Help Small Businesses to Export

America’s small business owners are hailed as heroes of free enterprise, not least because they generate two-thirds all new U.S. jobs. But it’s often overlooked in the trade debate that 98% of the 300,000 American companies that export are small and medium-sized businesses.

In fact, smaller companies account for one-third of U.S. merchandise exports, according to a report by the U.S. Department of Commerce. The number of small and midsized firms that export has risen about threefold over the past 25 years.

However, we can and must do more. Just one in every 100 of America’s 30 million small businesses export. In countries such as Germany and Switzerland, the share of small firms that sell their products abroad is five to ten times larger.

To expand export opportunities for small businesses and make it easier for them to take advantage of global markets, the United States should negotiate new trade agreements that support small businesses and broader economic growth by tearing down trade barriers and creating new business opportunities.

While some critics argue that trade agreements only benefit large multinationals, the truth could hardly be more different. Trade agreements require foreign governments to eliminate the tariffs that too often shut out American exports ranging from apples to zucchini and airplanes to x-ray equipment.

These tariffs may be small change to multinationals, but they are a big deal to small businesses. Also, multinationals can rejigger their supply chains and shift some parts of their production to other countries to route around tariff walls — which small businesses can’t do.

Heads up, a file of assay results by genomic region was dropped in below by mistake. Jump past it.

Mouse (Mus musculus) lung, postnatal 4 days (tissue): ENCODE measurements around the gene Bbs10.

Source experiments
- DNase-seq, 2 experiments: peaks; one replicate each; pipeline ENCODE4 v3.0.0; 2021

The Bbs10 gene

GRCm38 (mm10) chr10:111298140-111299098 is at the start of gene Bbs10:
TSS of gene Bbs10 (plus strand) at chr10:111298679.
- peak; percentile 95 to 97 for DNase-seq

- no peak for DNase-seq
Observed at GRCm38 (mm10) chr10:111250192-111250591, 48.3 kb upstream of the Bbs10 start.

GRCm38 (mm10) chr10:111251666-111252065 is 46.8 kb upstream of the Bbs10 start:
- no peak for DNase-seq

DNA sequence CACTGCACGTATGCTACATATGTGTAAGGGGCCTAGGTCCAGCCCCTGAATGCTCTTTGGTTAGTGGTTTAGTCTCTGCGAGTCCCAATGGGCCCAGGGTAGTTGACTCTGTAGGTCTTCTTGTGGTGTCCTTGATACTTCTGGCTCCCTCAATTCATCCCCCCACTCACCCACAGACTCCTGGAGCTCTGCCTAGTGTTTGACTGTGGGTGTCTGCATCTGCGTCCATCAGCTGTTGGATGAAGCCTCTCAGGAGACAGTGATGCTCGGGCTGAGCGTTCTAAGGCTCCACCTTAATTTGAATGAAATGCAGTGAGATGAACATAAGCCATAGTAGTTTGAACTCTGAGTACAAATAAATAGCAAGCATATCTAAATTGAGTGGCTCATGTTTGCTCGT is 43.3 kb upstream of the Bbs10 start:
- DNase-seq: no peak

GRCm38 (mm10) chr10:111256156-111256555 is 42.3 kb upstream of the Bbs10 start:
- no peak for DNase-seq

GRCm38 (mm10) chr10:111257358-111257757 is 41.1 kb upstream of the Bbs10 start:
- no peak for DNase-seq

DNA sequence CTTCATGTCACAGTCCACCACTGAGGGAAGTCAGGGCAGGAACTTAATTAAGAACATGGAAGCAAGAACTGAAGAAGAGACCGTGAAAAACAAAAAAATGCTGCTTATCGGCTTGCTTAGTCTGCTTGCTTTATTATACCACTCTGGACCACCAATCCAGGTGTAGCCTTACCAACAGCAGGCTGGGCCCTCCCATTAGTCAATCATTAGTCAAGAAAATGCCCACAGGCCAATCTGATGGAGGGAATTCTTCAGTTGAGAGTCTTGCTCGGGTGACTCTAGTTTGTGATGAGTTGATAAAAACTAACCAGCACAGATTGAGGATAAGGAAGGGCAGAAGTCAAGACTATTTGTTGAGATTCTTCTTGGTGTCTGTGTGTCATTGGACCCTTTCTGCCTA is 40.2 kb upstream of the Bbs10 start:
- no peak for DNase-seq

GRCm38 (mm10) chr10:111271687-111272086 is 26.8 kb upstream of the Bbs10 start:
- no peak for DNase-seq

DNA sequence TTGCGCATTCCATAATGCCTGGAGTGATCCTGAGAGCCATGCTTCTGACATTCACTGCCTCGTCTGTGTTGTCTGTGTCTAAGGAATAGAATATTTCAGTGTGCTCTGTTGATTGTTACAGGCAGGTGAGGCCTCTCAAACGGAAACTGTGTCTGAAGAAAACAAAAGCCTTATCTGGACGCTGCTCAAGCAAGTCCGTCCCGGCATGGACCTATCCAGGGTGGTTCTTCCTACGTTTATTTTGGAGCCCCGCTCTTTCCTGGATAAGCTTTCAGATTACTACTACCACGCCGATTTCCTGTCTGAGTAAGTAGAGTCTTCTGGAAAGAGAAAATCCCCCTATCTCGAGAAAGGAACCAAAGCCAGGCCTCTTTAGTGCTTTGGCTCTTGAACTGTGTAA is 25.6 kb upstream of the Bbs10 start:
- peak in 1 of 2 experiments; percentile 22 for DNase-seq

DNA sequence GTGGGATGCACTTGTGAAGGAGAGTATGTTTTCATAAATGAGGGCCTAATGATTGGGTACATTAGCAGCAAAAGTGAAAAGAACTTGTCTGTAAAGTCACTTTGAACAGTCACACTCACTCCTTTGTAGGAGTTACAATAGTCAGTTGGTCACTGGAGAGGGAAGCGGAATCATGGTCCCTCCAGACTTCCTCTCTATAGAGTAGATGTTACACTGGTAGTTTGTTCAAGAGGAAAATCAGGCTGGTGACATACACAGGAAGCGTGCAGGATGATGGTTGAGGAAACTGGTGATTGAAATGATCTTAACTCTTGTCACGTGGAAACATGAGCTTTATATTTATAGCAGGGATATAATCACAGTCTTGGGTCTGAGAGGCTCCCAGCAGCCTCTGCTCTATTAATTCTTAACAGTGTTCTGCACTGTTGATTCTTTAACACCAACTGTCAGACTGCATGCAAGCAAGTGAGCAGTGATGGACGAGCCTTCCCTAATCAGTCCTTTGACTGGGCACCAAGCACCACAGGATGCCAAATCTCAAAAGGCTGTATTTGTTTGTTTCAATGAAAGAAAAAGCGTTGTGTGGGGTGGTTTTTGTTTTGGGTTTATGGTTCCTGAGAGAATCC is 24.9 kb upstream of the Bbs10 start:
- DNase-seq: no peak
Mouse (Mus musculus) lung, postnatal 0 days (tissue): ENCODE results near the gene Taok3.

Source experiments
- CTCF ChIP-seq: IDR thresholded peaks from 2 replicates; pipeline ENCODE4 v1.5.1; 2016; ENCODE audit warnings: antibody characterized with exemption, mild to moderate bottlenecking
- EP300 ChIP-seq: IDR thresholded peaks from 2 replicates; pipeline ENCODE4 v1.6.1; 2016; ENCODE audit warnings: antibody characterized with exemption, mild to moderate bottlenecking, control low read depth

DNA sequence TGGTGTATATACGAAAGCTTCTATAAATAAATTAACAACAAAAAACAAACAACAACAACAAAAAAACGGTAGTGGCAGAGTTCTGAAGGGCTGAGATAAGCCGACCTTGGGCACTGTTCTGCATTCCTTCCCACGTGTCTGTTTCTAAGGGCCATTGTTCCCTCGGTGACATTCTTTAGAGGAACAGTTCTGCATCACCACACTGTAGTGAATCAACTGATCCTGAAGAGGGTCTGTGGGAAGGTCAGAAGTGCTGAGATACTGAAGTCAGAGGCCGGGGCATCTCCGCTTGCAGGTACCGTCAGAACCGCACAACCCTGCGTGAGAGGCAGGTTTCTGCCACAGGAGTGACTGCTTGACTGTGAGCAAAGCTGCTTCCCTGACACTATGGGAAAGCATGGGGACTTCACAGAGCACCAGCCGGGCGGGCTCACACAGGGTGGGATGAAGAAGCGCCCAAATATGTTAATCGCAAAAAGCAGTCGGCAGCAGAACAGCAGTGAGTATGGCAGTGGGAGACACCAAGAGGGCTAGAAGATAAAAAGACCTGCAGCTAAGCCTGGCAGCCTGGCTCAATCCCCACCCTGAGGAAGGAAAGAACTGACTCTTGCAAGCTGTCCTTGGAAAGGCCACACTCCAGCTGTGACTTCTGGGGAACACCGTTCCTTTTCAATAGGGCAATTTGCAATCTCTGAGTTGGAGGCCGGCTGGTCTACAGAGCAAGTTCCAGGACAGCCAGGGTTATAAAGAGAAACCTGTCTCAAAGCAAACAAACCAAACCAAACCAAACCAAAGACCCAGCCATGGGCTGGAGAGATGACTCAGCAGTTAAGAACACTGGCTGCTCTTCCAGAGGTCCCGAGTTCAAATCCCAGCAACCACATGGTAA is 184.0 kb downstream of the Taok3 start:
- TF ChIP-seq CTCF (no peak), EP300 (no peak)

These agreements include other provisions that disproportionately help small businesses. Among other things, U.S. trade agreements:

  • Cut red tape and make customs procedures in foreign ports more efficient and transparent.
  • Require fair and transparent regulatory procedures for the development of product and technical standards, thus ending many of the “nontariff barriers” that too often shut out U.S.-made products.
  • Allow products tested in the United States to be imported, thus saving companies the money they would otherwise be obliged to spend on duplicative testing and certification.
  • Boost the potential of e-commerce to allow thousands of smaller firms to easily reach foreign customers through online portals.
  • Promote paperless trading by allowing electronic authentication and signatures.
  • Make it easier for businesses to search, register, and protect intellectual property.
  • Criminalize bribery and the theft of trade secrets while ensuring transparency in bids for foreign bidding for government contracts.

While removing the trade barriers that shut U.S. exports out of foreign markets is by far the most cost effective way to help firms of all sizes to boost their sales abroad, export promotion programs focusing on America’s small businesses offer significant gains. Showing how smaller companies can gain from trade would also help build political support for international trade. By adding to the ranks of small businesses that see direct benefit in exporting, Americans will be able to see more clearly the possibilities offered by worldwide trade.